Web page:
responsibilities, rather than looking ahead to the next opportunity or promotion.

Be prepared for any opportunity. educate yourself both formally, with advanced

degrees and certifications, and informally, by joining industry groups or attending

industry-related seminars and functions.

Be flexible—say yes. Be open to assignments that may be outside your expertise.

opportunities that have been most helpful for my growth have been those outside of

my comfort zone. They broadened my skills and reinforced my self-confidence.

Be clear about setting expectations. When you assume a new assignment outside

your area of expertise, fully understand what the expectations are, and don’t pretend to

know more than you do. Request coaching, staff support, or other reasonable assistance

to help you acclimate to the new role.

Be a professional. act and dress professionally.

Be a good communicator. effective and influential speaking and writing skills are

essential to success. invest time to enhance these skills. The smartest people may not be the

most successful if they aren’t able to communicate in a clear, concise, and credible manner.

Be decisive. Being able to make well-informed (and possibly unpopular) decisions

is a true sign of a leader.

Be willing to take a risk and to make mistakes. Taking well-informed, reasonable

risks is an integral part of a successful career. Turn adverse situations into learning experiences.

Being responsible for your career path includes learning from others: your family,

teachers, mentors, mentees, friends, and colleagues. listen, observe, and absorb. What

works; what doesn’t?

Finally, be patient. success may not follow the time frame that you envision. it is

better to be promoted one year “late” than one year too “early.”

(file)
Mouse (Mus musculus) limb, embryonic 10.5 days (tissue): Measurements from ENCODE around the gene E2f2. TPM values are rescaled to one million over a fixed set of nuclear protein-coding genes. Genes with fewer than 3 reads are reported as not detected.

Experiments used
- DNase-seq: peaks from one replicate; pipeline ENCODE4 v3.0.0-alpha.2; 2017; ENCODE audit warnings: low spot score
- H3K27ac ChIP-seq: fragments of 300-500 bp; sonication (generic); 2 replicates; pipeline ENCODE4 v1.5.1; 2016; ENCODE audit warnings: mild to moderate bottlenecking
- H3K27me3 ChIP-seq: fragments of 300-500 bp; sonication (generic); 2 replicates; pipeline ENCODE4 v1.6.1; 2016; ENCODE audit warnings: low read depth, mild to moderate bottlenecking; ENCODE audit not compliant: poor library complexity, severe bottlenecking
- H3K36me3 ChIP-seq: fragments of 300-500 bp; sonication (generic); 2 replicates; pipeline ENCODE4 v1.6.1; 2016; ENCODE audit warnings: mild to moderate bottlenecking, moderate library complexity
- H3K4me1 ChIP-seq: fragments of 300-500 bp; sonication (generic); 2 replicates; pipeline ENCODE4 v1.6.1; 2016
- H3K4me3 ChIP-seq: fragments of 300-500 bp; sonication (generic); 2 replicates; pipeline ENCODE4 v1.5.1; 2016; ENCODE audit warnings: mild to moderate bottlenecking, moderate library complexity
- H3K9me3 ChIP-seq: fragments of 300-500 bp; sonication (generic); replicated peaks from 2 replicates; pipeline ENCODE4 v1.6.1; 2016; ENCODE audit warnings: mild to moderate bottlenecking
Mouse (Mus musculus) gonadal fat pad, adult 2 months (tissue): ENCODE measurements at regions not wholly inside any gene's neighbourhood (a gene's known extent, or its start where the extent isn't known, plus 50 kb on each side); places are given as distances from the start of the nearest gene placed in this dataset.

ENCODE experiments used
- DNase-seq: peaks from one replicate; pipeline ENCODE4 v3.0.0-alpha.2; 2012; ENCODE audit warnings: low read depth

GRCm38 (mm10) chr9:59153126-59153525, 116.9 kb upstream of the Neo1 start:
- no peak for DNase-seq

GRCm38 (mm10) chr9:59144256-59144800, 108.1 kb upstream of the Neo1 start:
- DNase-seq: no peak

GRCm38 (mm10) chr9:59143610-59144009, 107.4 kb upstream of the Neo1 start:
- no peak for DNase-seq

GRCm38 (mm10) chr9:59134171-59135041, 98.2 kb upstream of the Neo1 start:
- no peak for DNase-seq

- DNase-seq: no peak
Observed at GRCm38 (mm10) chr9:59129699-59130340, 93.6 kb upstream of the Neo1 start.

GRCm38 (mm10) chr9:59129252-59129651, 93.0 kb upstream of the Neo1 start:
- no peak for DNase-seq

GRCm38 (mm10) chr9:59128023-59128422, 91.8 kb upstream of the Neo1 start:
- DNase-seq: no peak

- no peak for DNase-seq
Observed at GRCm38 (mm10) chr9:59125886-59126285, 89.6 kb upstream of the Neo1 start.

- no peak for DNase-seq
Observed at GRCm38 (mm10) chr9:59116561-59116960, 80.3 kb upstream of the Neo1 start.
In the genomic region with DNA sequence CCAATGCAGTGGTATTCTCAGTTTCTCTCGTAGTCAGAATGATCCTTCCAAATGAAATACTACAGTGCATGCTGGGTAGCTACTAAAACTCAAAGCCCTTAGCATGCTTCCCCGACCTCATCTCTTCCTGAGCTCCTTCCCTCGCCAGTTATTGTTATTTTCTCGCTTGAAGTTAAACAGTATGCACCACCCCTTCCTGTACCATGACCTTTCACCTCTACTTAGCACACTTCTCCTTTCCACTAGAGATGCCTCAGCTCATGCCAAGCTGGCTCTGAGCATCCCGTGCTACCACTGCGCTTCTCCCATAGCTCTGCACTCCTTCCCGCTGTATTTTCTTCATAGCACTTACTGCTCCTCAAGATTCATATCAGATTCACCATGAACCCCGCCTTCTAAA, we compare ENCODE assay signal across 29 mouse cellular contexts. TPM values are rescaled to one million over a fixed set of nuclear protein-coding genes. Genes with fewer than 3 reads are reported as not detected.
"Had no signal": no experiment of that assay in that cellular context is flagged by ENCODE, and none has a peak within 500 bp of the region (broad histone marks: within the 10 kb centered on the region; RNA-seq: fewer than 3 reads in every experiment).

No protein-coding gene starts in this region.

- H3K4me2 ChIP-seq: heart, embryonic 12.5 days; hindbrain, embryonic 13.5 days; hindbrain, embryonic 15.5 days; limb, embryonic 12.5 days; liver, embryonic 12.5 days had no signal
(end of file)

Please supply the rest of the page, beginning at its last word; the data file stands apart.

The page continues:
as i learned from my parents, “To thine own self be true.”

“…you are responsible for

your career path.”

TITLE: Senior Vice President,
Deputy General Counsel & Secretary

EDUCATION: BA, Economics, Boston
University; JD, Brooklyn Law School; LLM,
new York University School of Law; MBA,
Columbia University School of Business

FIRST JOB: Beachbrook Day Camp
counselor, for children with special needs

WHAT I’M READING: The Tipping Point,

by Malcolm Gladwell

MY PHILOSOPHY: To thine own self
be true.

FAMILY: Husband, Michael; children,
Brandon and Rebecca.

INTERESTS: Music (Bruce Springsteen),
dance (tap, ballroom, jazz), Girl Scouts
(Brownie Leader for my daughter’s troop),
sports (Jets, Mets and my son’s teams).


COMPANY: new York Life
insurance Company


WEB SITE: www.newyorklife.com

BUSINESS: insurance.

Revenue: $14 billion

EMPLOYEES: 8,932 U.S.-based
employees (as of May 31, 2009)

New York Life Insurance Company

Susan Thrope

women worth watching in 2010

130 Profiles in Diversity Journal September/OctOber 2009

Llooking at my career now (particularly in light of today’s economy), it appears

to have been a plan well executed. But neither the path i have traveled, nor the
degree to which i have succeeded, were what i expected, and are in large part
due to my mentors, who helped me find my strengths and maintain and achieve
greater perspective.

like many women of my era, i started out believing that “professionalism”
was equated with “toughness” and maintaining aloofness. But one cannot develop
professionally (or probably in any other way) in isolation. Mentoring relationships
can enable those starting out, to see what they cannot see, in their performance
and themselves. it was my mentors who led me to understand that my viewing
an issue in an unconventional way, and my habit of speaking in metaphors, were
expressions of creativity i should not suppress, but combine with discipline to
strengthen my analysis. perhaps more importantly, each of my mentors pushed me
to pause before reacting, and look at issues and situations from the perspectives of
others involved. Though sometimes this is a challenge for independent achievers,